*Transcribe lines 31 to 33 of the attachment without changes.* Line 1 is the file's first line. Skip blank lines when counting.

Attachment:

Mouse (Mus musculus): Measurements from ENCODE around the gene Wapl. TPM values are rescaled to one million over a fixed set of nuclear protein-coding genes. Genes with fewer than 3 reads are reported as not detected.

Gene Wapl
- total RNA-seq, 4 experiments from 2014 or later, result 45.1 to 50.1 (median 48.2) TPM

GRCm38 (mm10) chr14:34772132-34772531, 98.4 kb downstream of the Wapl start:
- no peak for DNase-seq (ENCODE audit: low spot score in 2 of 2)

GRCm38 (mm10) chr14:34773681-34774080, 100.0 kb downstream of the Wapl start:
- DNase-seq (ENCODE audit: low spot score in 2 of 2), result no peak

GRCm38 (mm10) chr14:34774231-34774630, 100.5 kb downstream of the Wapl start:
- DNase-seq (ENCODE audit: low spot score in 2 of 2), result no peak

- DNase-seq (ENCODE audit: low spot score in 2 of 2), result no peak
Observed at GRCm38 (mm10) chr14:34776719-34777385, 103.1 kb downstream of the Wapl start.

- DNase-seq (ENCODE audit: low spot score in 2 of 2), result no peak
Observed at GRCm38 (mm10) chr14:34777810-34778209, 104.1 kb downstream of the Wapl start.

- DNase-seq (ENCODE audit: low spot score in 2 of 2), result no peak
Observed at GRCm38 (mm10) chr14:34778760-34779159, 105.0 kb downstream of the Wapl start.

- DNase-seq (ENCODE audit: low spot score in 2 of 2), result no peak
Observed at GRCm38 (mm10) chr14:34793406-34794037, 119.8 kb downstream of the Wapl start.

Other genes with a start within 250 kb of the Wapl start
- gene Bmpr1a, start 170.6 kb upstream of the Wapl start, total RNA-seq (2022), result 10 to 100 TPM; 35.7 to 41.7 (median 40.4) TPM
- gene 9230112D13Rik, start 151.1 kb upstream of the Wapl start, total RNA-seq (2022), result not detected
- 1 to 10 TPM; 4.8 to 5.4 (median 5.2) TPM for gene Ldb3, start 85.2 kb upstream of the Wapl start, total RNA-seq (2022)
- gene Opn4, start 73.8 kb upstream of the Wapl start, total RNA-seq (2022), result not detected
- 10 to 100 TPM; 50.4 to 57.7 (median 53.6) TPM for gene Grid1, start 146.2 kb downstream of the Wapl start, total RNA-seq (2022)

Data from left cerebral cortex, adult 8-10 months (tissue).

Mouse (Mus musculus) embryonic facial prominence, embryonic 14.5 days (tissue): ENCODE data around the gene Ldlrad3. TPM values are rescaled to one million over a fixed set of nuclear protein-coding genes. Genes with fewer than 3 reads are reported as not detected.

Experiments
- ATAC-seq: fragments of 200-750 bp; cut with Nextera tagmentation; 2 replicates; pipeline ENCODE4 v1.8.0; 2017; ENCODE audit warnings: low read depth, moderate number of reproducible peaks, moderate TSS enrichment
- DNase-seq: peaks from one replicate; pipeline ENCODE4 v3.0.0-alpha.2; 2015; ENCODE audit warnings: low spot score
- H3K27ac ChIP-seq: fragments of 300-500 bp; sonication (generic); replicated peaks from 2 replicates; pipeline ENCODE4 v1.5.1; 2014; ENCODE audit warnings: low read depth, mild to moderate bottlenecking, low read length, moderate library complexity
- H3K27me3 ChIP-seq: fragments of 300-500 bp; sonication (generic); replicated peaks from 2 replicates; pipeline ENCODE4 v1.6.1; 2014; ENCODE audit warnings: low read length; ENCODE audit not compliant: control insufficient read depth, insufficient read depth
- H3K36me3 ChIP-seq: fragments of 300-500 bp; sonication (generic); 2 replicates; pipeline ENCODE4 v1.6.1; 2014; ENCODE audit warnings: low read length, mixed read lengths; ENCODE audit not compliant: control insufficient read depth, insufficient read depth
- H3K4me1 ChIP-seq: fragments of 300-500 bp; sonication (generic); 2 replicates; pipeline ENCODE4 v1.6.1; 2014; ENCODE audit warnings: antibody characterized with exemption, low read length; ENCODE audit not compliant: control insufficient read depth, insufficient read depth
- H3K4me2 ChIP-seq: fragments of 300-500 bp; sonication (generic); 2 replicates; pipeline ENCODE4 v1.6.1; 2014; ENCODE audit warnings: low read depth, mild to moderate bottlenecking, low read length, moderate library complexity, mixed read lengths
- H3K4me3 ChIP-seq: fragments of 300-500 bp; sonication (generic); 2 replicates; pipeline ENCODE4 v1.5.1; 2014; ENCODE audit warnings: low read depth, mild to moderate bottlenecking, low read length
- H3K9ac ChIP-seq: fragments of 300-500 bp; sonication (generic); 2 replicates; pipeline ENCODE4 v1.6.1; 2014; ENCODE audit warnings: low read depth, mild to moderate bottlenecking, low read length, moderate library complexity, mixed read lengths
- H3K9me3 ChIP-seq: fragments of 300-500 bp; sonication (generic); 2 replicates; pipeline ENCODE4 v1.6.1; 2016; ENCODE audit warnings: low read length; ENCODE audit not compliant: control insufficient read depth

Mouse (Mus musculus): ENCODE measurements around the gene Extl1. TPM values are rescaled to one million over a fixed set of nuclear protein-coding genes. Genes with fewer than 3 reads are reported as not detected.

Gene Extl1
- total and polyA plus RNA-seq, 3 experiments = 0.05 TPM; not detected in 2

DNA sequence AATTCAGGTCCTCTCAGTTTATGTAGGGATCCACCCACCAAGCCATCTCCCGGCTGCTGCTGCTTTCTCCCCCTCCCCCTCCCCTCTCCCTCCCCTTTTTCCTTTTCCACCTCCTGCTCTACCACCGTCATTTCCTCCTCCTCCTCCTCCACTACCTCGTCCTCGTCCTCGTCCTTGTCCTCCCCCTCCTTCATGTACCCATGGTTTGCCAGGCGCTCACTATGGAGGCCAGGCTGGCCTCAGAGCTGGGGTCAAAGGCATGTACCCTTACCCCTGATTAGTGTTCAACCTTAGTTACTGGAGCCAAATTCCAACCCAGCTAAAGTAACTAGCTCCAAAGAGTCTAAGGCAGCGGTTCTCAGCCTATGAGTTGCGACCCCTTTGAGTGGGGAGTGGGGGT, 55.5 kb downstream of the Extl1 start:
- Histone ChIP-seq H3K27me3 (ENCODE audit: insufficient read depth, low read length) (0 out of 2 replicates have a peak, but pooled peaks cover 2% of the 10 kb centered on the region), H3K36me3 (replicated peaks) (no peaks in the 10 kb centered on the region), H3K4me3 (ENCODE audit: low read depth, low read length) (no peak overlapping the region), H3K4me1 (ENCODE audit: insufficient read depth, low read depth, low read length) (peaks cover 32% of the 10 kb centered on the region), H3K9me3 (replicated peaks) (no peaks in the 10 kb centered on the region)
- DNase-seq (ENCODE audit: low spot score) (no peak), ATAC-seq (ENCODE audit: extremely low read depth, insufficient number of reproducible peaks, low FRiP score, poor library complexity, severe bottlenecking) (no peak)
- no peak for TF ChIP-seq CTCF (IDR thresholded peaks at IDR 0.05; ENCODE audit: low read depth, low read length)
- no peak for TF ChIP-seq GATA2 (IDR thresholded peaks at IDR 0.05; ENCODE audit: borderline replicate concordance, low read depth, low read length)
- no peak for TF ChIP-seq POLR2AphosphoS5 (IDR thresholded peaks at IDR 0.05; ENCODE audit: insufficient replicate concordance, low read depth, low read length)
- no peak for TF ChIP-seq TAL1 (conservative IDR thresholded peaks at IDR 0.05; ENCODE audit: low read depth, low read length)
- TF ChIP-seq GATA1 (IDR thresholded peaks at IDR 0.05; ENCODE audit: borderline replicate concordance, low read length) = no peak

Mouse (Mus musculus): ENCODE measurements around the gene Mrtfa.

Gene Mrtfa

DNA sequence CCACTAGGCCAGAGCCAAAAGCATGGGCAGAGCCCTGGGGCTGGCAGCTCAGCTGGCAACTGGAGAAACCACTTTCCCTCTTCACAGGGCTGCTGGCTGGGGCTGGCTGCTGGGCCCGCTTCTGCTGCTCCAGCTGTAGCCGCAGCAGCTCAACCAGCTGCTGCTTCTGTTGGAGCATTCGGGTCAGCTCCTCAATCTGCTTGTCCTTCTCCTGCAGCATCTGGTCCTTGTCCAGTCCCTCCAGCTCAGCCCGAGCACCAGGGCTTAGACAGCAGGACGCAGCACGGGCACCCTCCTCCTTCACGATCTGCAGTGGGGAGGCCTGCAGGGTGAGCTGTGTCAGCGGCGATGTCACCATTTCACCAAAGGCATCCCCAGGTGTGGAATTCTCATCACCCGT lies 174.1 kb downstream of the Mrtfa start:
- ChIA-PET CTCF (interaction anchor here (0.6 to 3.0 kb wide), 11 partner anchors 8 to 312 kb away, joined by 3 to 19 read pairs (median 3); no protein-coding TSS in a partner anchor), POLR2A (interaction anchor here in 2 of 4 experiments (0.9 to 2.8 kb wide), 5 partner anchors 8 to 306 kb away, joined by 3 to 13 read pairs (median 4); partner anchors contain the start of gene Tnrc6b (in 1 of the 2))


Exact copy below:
- H3K36me3 ChIP-seq: fragments of 300-500 bp; sonication (generic); 2 replicates; pipeline ENCODE4 v1.6.1; 2014; ENCODE audit warnings: low read length, mixed read lengths; ENCODE audit not compliant: control insufficient read depth, insufficient read depth
- H3K4me1 ChIP-seq: fragments of 300-500 bp; sonication (generic); 2 replicates; pipeline ENCODE4 v1.6.1; 2014; ENCODE audit warnings: antibody characterized with exemption, low read length; ENCODE audit not compliant: control insufficient read depth, insufficient read depth
- H3K4me2 ChIP-seq: fragments of 300-500 bp; sonication (generic); 2 replicates; pipeline ENCODE4 v1.6.1; 2014; ENCODE audit warnings: low read depth, mild to moderate bottlenecking, low read length, moderate library complexity, mixed read lengths